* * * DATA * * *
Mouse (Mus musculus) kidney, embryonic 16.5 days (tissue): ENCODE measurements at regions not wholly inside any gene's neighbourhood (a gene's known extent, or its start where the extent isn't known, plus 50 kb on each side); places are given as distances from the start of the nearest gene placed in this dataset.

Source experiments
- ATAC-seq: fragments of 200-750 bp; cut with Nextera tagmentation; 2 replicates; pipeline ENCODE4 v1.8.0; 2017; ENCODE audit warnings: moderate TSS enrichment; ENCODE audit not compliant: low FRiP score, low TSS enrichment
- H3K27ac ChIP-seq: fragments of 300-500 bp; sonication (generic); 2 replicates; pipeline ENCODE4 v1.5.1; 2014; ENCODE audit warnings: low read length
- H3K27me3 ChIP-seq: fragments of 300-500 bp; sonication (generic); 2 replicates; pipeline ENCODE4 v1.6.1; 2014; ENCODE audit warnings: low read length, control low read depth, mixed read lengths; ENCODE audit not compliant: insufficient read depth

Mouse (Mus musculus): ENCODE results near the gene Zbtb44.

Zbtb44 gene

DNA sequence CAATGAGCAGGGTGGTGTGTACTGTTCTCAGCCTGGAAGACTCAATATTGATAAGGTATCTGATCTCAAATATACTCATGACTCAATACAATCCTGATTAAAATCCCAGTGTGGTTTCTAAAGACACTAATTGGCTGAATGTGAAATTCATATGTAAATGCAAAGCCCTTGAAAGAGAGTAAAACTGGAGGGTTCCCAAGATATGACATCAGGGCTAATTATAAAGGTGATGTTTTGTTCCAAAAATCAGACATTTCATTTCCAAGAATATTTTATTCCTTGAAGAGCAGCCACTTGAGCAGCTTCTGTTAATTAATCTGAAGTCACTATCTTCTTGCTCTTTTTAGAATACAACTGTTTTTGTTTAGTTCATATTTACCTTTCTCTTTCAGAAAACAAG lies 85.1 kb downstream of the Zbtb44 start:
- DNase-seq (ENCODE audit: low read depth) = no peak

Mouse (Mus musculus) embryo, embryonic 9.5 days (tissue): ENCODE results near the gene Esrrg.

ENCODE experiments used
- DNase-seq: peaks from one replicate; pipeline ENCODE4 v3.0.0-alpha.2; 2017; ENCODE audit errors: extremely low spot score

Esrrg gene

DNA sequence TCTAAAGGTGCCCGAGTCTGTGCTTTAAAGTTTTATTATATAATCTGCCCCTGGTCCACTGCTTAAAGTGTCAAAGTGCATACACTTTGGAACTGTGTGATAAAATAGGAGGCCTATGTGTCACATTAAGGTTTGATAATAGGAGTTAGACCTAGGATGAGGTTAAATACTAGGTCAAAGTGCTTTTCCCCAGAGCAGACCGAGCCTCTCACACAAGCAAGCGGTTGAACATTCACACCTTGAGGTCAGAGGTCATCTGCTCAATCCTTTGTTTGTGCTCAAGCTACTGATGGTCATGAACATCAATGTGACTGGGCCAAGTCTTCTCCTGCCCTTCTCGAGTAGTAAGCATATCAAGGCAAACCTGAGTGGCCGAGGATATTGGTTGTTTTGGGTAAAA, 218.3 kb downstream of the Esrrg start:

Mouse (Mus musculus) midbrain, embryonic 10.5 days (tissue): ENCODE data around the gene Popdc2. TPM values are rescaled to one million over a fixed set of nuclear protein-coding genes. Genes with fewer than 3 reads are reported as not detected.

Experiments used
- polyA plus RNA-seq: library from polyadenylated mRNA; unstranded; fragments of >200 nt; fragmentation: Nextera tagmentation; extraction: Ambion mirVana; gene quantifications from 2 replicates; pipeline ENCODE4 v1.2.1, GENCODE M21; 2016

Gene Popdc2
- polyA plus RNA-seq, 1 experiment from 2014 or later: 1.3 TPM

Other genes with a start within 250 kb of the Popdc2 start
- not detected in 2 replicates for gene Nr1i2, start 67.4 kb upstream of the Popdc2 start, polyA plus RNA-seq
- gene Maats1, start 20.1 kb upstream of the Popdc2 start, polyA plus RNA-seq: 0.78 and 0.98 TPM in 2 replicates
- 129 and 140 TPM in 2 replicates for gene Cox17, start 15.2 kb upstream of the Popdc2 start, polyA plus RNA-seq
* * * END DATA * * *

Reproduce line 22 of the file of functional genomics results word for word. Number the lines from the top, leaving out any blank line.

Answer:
- gene Maats1, start 20.1 kb upstream of the Popdc2 start, polyA plus RNA-seq: 0.78 and 0.98 TPM in 2 replicates